vegan tuna melt blend
3. Place the nut mixture into a bowl, stir in the mayo and, once combined, add in the rest of the ingredients.
4. Scoop the tuna onto the bread, layer with vegan cheese, then add the second slice of bread on top.
5. If you have a sandwich maker, oil it, then pop the sammie in there, close the lid and let it heat for about 5-7 minutes until the cheese melts.

vegan tuna melt on a plate
6. Alternatively, place a skillet on medium-low heat, oil it, then add your sandwich and place a small lid over the sandwich to press it down. Let the sandwich heat for about 4 minutes, then flip it over for another few minutes until the cheese melts.
7. The paleo bread and sweet potato “toast” will be more delicate than the vegan one, so you may want to use the skillet method instead.

Craving more healthy midday meal inspiration? Try these 20 Healthy High-Protein Lunch Ideas to Bring to Work, plus a must-make Vegan Edamame Mash Sandwich!

These Chocolate Avocado Keto Cookies Are Healthy Enough for Breakfast 

A decadent, delicious breakfast cookie is the ultimate grab-and-go morning meal. But these are far from normal cookies. These keto-powered baked goods only have 3.2 net grams of carbs, along with a super, secret ingredient: avocado. The ketogenic diet is all about eating tons of fat, and these cookies really deliver, helping to fuel you with good, clean fats. Eating lots of healthy fat, especially in the morning, regulates blood sugar, keeps insulin levels low and promotes fat burning and loss. So, basically you’re eating a nutritious cookie that helps you lose weight – can you think of anything better?!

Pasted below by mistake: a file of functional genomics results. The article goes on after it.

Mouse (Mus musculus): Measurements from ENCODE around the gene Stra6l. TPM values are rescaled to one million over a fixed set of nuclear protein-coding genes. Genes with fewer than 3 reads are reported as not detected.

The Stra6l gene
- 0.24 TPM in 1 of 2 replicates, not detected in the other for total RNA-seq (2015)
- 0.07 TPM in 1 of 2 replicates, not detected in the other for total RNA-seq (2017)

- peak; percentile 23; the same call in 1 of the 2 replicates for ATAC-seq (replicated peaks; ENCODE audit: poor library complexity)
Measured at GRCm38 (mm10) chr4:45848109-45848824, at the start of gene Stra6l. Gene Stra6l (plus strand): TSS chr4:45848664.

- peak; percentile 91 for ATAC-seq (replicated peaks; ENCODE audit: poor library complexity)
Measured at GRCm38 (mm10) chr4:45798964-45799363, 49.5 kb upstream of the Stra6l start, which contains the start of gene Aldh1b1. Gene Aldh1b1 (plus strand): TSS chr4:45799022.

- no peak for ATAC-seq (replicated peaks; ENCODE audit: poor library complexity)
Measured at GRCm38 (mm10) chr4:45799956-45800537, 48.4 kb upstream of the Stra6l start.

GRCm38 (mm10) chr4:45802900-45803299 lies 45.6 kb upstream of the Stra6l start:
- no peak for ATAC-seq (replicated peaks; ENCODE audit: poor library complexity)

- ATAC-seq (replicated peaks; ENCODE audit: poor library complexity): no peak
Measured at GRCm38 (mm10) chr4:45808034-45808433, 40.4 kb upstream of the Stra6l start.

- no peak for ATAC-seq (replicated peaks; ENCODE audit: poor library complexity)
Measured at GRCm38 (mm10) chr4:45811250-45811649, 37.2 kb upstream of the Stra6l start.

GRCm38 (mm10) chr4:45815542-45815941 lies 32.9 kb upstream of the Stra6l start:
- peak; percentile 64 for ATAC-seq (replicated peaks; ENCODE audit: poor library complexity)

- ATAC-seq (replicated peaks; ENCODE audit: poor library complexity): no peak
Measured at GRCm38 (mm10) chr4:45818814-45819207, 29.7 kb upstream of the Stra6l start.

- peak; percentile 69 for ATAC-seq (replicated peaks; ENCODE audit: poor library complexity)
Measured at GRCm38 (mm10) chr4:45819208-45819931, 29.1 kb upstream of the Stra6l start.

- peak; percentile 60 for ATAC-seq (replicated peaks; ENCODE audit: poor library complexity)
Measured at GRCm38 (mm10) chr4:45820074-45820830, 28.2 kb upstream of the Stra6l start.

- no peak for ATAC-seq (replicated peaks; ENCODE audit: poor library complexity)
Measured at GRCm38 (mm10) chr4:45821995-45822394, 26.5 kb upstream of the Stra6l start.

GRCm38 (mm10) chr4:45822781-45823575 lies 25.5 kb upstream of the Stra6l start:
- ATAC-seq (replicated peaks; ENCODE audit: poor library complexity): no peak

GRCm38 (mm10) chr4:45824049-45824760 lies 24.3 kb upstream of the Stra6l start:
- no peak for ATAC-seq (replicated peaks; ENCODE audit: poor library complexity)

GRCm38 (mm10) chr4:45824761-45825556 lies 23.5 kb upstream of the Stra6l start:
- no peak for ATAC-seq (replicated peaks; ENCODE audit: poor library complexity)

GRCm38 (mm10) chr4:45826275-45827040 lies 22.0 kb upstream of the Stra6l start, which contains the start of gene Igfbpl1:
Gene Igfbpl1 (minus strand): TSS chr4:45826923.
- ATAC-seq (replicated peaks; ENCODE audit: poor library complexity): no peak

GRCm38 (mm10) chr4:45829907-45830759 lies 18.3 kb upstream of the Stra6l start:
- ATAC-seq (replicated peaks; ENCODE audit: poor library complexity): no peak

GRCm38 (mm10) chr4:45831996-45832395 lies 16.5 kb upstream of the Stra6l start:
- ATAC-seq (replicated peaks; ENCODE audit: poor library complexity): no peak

Chocolate Avocado Keto Breakfast Cookies

Prep Time: 5 minutes
Bake Time: 10 minutes
Total Time: 15 minutes
Servings: 8 cookies

2 small ripe avocados
2 large eggs
½ cup almond flour
⅓ cup raw cacao
⅓ cup erythritol or monk fruit sweetener
½ tsp baking soda
⅛ tsp sea salt
¼ cup cacao nibs or stevia sweetened chocolate chips
2 Tbsp shredded coconut, to use as garnish

1. Preheat the oven to 350°F and line a baking sheet with parchment paper.
2. Peel the avocado, place it in the bowl and mash it until smooth.
3. Add in the almond flour, raw cacao, sweetener, baking soda and sea salt and combine all ingredients. Whisk in the eggs.